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The Financial Express

Living under the threat of earthquake

Md Sakawat Hossain and Md Sharif Hossain Khan | Published: April 29, 2016 19:54:32 | Updated: October 25, 2017 04:09:39


Living under the threat of earthquake

An earthquake of 6.9 magnitude occurred near Mawlaik in Myanmar on April 13, 2016 that caused mass panic and damage of a few buildings in the country, specifically in the Chittagong city.

This is not an isolated seismic event rather a part of events that have been occurring along the north and eastern margins of the Indian plate boundary located at the juncture of three tectonic plates - the Indian Plate, the Eurasian Plate and the Burmese microplate.

The convergent collision of these three plates forms the two long active tectonic structures - the India-Eurasia plate boundary to the north building the mighty Himalaya Mountain belt, and the India-Burma plate boundary to the east building the Indo Burma Ranges.

The Indian plate, moving approximately 6 cm each year towards the northeast, is being subducted under the Eurasian plate at approximately 4.5 cm/year and the Burmese plate at approximately 3.6 cm/year in the north and east, respectively.

This continuous motion is taken up by active faults, which are broadly distributed over a series of reverse and strike-slip structures. Probability of an earthquake from a given fault depends on the rate of motion and the time since the last rupture.

The active faults of regional scale capable of generating moderate to strong earthquakes are present in and around Bangladesh.

These include about 320 km long east-west trending the Dauki fault, located along the southern edge of the Shillong Plateau (Meghalaya-Bangladesh border), the 150 km long Madhupur fault trending north-south situated between Madhupur Tract and Jamuna flood plain, the Assam-Sylhet fault, about 300 km long trending northeast to southwest located in the southern Surma basin, and the Chittagong-Myanmar plate boundary fault, about 800 km long running parallel to the Chittagong-Myanmar coast.

Other active faults -- the Hafflong-Disang fault to the northeast and Kaladan, Kabaw and Sagaing Faults progressively towards the east of Bangladesh -- can potentially generate large earthquakes.

Among all these faults, a major plate boundary-influenced fault -- the Dauki Fault -- is marking the northern boundary of the Bengal Basin.

The area has experienced high-magnitude earthquakes in the past, and the consequences were devastating, but the devastation may get intensified manifold at present because of huge population density in the poorly-planned urban areas.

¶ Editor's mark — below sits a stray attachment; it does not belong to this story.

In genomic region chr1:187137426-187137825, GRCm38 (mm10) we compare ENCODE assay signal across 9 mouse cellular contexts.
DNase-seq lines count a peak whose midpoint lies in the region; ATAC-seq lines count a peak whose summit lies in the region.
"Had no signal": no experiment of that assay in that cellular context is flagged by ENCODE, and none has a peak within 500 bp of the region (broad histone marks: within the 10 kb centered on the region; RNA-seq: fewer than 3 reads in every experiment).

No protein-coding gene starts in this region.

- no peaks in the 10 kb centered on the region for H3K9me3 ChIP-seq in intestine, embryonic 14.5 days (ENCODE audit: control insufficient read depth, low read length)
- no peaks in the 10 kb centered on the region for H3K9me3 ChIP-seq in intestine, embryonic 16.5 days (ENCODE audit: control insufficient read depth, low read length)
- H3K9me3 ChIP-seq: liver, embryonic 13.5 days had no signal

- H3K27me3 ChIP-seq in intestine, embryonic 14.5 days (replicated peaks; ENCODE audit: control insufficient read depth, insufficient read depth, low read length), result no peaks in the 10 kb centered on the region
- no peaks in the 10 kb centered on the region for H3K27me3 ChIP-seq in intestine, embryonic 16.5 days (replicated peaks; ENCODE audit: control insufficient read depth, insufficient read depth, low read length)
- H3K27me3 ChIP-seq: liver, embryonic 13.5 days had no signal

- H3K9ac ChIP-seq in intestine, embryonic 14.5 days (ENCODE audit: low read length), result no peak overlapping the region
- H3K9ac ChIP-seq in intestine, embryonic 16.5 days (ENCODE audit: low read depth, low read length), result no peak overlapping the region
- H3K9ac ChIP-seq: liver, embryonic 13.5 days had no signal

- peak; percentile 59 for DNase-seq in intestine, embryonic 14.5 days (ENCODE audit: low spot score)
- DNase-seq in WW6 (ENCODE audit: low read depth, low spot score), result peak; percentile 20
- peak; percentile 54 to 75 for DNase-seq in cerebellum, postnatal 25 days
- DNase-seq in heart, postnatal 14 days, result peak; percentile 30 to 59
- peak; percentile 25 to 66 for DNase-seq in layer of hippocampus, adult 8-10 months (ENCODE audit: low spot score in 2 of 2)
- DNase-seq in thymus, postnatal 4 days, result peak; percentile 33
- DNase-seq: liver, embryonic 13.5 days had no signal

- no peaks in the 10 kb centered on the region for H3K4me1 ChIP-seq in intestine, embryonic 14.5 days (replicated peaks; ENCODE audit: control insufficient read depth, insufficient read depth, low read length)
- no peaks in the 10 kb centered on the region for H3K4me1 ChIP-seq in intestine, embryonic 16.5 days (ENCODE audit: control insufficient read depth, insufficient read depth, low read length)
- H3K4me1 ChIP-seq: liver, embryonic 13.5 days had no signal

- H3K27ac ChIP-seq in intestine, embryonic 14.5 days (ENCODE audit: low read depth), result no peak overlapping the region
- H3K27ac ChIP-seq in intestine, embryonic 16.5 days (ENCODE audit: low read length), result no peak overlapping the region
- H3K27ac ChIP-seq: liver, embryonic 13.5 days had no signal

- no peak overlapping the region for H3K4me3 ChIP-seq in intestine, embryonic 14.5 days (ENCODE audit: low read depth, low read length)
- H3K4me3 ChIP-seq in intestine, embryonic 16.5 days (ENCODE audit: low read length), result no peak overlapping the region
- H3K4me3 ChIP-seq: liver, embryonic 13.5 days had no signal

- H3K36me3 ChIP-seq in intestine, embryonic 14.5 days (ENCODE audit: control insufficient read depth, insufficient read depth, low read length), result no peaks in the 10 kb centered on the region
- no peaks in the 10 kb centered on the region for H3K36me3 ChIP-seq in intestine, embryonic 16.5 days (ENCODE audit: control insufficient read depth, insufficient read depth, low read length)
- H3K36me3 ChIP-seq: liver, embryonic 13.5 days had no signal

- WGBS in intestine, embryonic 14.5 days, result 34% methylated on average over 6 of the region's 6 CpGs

The Dauki fault has not been slipped in the recent past, but was it to slip in a single earthquake its potential maximum magnitude would constitute a significant seismic threat to nearby densely populated areas of Bangladesh, India, Bhutan and Nepal.

Moreover, the mighty river systems, the Ganges and the Brahmaputra are potentially being influenced by the recent tectonic deformation.

Owing to the subsequent effects of 1782 earthquake, there was a major change in the Brahmaputra River course by over 100 km when it shifted from Old Brahmaputra course into its current course in Jamuna valley. If there is an earthquake today that could bring changes again in the river courses, which would be a catastrophic event and the whole low-lying and densely populated flood plain areas would be affected by severe floods.

Considering the above risks we, therefore, need to device our preparation and disaster response meticulously. We should immediately record and preserve detailed drawings, images and technical knowledge of all key point installations (KPI), cultural & architectural heritage buildings and monuments.

Construction of earthquake-vulnerability or hazard map for the cities as well as for whole of the country is necessary to be done into three categories based on meticulous study of the historical earthquake events, their magnitudes, and the frequencies -- the time of recurrence intervals within the known active faults and along the plate boundary:

a. Category 1: Maximum vulnerability map considering the possible extreme magnitude of earthquake event.

b. Category 2: By considering all historical high intensity earthquake events within, adjacent and surrounding of Bangladesh that is most likely to be subjected to similar intensity earthquake in near future.

c. Category 3: A moderate vulnerability or hazard map based on most likely possible earthquake event that the area might be subjected.